In June 2020, Google launched a feature that Android users had been anxiously awaiting for years — its answer to Apple's AirDrop. It came in the form of something called "Nearby Share," allowing you to easily share links with other Android users through a streamlined and simple process.
Nearby Share is available on all Android phones, and if you aren't quite sure how to use it, we'll be walking you through all of its ins and outs. And for Windows users, we'll also show you how to use the new Nearby Share beta app for Windows so you can easily move files between your PC and Android phone.
How to enable Nearby Share on your Android phone
The actual process of sharing a file with Nearby Share is pretty straightforward, but before using the feature you need to enable it. Here's how you go about enabling Nearby Share on your Android phone.
1. Open Settings.
2. Tap Connected devices.
3. Head into Connection preferences.
4. Select Nearby Share.
5. Turn on the toggle to Use Nearby Share.
After enabling Nearby Share, you need to set your device visibility settings when Nearby Share is in use. There are three options that allow the following individuals to discover your device.
- Hidden - No one can discover your phone.
- Contacts - Only your selected contacts can discover your phone.
- Everyone - Every Android device nearby can discover your phone.
Additionally, this is also where you can rename your device name as you'd like it to appear to other devices using Nearby Share.
Now that you've set up Nearby Share on your Android device, it will automatically be in use according to your preferences whenever you enable Bluetooth and GPS.
How to use Nearby Share on your Android phone
Now that you've enabled Nearby Share, let's get the ball rolling. We'll take a look at how you initiate Nearby Share on your phone to share something with a contact. This "something" can be anything; an image, a Tweet, a link, or even a song from Spotify.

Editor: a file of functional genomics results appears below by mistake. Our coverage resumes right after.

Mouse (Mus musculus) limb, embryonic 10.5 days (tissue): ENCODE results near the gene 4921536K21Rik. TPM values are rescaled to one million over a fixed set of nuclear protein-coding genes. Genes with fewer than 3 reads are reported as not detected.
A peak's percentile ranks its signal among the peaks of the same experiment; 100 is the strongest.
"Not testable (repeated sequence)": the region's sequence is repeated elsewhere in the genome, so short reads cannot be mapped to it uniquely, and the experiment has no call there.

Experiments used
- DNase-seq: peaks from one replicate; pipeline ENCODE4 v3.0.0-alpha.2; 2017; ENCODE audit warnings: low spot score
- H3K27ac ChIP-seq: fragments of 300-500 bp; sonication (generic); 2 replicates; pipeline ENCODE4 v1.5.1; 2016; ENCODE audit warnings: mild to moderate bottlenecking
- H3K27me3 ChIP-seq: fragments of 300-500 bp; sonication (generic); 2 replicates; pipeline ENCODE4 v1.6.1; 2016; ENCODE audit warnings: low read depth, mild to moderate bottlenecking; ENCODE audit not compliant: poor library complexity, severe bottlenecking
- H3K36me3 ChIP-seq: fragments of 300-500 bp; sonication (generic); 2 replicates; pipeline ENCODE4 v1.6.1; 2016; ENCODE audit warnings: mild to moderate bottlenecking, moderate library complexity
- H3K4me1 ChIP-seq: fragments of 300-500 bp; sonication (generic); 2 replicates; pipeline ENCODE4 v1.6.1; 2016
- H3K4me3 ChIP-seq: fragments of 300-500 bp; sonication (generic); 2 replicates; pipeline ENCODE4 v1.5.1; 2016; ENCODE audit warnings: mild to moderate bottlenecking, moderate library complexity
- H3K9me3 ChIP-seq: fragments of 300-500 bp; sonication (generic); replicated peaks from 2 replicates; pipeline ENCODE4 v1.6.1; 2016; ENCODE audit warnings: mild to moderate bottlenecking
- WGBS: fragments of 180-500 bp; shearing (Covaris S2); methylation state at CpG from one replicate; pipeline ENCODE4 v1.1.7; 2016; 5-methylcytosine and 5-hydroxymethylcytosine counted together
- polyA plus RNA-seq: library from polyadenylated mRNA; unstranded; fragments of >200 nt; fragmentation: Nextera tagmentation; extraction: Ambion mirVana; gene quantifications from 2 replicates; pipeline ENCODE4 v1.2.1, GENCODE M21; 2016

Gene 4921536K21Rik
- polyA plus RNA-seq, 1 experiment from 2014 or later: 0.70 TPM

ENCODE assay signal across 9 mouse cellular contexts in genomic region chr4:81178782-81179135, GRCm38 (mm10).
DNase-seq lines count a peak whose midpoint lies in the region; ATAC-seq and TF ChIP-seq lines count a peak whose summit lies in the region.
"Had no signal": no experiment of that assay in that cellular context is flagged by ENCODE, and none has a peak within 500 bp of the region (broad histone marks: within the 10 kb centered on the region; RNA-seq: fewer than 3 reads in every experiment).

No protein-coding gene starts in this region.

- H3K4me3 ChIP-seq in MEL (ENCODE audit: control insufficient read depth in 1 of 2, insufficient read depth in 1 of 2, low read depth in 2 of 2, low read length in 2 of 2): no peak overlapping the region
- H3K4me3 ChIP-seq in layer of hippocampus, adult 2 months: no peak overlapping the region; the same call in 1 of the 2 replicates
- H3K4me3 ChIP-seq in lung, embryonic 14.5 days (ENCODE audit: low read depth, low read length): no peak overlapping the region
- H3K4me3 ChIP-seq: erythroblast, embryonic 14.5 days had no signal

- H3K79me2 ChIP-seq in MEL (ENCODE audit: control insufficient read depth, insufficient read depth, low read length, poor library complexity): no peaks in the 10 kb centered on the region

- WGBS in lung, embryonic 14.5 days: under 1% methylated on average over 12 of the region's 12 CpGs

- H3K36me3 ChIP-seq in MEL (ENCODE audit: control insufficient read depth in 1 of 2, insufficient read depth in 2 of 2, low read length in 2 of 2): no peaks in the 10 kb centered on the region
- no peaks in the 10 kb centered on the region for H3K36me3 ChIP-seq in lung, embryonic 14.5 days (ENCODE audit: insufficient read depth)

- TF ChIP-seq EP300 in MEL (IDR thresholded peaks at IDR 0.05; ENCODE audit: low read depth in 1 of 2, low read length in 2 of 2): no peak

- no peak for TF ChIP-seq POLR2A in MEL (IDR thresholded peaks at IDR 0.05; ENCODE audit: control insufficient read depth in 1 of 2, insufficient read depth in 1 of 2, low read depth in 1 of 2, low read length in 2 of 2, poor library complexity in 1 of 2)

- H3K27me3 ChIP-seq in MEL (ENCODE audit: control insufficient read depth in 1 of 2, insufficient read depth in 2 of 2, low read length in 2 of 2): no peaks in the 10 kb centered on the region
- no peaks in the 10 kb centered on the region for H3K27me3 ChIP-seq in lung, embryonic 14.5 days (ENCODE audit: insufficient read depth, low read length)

1. Choose something that you'd like to share and hit the share button.
2. Tap the Nearby Share icon that looks like two twisted lines on something you want to share.
3. Select the receiving device from the devices nearby.
4. Once the recipient accepts the file, it will start sharing.
As we mentioned earlier, you can use Nearby Share to share links, files, and other items on your phone, so feel free to play around with it and use it to share all kinds of things. You can even use Nearby Share to share items from the best Android phones to the best Chromebooks.
How to accept a Nearby Share on your Android phone
That's how you share something with someone else, but what does the whole process look like from the other angle? Of course, the receiving device needs to enable Nearby Share first. After that, this is what you'll see if you're receiving a file via Nearby Share.
1. Tap the Nearby Share notification pop-up.
2. Match the pin with the sender's device.
3. Accept the file if the pin matches.
Once again, we're treated to a very clean and simple user interface, making Nearby Share wonderfully easy to use.
If you want to accept Nearby Share on your Chromebook, that linked guide will take you through the steps.
How to send apps via Nearby Share on your Android phone
It's really neat that Nearby Share has the ability to send apps from Google Play to other (nearby) Android users. Here's how you can use it to share apps between Android devices.
1. Open the Google Play app from the phone you wish to share from.